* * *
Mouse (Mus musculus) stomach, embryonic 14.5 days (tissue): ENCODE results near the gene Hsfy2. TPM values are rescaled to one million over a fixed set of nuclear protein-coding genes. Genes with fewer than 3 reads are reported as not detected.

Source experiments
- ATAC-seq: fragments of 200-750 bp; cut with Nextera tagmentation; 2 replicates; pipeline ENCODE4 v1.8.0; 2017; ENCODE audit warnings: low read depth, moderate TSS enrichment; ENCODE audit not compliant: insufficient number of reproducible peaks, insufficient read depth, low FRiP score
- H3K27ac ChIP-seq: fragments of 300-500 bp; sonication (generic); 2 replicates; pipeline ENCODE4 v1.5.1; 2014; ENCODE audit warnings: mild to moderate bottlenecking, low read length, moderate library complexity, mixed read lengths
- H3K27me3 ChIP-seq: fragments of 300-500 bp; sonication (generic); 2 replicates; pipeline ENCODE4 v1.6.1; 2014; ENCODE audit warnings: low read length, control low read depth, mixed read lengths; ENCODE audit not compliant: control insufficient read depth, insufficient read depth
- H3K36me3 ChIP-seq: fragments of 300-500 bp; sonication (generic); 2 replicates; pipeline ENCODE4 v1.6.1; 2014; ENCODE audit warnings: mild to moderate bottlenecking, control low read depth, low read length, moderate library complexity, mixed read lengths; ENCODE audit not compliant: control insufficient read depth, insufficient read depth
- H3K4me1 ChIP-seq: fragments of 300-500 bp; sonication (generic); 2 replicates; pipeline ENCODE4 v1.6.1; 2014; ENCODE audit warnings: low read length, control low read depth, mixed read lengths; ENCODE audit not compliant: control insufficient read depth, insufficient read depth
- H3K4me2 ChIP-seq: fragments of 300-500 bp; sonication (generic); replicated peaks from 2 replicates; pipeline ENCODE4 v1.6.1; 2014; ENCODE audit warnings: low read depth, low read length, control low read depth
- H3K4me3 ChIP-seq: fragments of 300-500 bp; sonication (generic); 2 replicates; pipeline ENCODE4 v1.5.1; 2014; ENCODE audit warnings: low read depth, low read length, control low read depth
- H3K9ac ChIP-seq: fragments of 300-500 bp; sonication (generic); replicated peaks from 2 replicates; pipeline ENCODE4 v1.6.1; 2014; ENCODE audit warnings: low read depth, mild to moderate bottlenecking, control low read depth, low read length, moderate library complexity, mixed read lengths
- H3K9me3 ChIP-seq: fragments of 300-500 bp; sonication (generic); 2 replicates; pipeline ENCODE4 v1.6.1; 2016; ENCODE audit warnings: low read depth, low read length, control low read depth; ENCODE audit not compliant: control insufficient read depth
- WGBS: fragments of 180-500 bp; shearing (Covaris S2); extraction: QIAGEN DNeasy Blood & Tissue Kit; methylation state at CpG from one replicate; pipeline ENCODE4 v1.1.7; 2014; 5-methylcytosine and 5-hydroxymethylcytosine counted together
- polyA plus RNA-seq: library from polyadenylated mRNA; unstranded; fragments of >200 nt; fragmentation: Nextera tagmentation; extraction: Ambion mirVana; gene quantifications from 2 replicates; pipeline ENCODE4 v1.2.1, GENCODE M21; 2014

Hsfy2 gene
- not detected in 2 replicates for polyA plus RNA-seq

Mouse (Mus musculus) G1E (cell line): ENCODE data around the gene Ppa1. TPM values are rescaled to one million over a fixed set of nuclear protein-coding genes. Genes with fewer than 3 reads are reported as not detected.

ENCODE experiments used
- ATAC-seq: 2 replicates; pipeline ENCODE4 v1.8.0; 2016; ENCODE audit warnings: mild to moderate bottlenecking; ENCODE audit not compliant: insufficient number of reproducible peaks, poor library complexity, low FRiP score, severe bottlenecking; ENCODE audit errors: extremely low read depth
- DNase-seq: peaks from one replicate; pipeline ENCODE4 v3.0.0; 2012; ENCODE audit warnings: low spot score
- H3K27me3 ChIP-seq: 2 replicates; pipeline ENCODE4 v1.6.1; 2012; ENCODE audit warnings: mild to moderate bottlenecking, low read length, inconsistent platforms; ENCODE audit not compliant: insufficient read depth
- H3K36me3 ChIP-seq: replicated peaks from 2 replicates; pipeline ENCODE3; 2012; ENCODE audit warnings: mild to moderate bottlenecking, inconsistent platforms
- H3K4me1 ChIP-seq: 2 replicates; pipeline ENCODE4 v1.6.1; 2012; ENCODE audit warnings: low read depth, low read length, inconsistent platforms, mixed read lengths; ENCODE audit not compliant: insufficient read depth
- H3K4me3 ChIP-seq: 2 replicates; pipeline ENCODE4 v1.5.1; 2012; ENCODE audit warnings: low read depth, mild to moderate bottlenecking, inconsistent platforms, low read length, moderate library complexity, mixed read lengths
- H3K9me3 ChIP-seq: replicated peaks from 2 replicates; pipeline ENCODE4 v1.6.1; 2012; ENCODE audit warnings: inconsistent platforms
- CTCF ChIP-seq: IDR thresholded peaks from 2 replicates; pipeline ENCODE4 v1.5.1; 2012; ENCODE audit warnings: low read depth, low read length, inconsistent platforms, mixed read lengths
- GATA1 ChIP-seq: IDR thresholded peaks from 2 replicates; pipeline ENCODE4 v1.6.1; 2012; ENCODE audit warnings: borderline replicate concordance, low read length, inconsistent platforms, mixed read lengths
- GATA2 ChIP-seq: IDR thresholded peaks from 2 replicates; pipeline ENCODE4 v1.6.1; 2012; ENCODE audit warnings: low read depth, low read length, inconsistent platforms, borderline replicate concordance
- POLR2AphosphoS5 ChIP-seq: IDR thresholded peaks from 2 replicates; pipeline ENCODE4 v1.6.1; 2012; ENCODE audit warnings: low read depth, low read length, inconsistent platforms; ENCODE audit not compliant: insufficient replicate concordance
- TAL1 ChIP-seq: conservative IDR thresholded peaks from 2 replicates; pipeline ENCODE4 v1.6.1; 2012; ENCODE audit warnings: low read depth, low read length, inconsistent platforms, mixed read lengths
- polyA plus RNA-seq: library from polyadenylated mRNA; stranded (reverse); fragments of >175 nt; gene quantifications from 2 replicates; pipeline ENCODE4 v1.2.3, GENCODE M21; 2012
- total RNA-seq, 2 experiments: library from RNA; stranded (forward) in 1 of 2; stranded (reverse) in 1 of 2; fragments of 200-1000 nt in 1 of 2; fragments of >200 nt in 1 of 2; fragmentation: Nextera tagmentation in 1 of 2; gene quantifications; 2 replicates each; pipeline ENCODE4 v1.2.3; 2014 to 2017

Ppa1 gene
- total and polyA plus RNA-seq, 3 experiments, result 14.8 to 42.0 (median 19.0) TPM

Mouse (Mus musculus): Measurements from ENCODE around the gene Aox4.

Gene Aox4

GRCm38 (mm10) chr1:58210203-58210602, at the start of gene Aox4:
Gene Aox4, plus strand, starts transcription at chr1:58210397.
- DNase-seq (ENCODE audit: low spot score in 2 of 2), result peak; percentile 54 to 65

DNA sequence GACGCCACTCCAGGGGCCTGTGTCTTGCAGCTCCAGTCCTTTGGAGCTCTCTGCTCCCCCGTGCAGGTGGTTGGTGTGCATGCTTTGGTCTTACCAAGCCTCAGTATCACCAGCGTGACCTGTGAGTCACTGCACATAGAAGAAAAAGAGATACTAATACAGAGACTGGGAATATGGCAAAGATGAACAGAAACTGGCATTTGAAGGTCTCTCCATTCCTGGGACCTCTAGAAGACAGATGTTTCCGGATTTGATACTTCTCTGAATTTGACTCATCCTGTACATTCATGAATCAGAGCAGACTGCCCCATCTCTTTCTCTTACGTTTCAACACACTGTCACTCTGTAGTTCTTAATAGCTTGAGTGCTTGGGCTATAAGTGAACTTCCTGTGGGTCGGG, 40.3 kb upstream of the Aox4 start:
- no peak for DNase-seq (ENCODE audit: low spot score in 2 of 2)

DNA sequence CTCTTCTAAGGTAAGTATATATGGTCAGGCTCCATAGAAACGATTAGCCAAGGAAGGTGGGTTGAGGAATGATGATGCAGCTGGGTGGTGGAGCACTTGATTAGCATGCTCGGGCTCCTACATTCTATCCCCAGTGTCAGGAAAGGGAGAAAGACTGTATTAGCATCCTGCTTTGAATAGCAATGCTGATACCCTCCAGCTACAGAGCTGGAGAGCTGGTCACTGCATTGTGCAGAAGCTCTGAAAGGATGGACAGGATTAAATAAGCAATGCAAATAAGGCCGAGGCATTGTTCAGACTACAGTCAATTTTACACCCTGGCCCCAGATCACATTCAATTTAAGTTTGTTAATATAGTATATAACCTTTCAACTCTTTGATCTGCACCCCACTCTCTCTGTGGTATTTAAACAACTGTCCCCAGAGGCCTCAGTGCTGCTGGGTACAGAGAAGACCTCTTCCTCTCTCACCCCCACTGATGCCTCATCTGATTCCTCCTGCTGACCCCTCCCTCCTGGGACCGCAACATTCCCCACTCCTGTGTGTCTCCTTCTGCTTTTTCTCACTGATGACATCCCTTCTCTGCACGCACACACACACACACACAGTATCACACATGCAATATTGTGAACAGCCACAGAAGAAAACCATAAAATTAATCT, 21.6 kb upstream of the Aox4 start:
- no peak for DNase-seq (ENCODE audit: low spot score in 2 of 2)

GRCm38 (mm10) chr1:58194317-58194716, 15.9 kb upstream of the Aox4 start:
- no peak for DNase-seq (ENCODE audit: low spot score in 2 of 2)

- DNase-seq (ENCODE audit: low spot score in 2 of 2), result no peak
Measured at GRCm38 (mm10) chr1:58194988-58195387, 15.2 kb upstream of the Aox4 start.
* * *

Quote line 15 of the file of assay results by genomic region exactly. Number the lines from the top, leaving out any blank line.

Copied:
- not detected in 2 replicates for polyA plus RNA-seq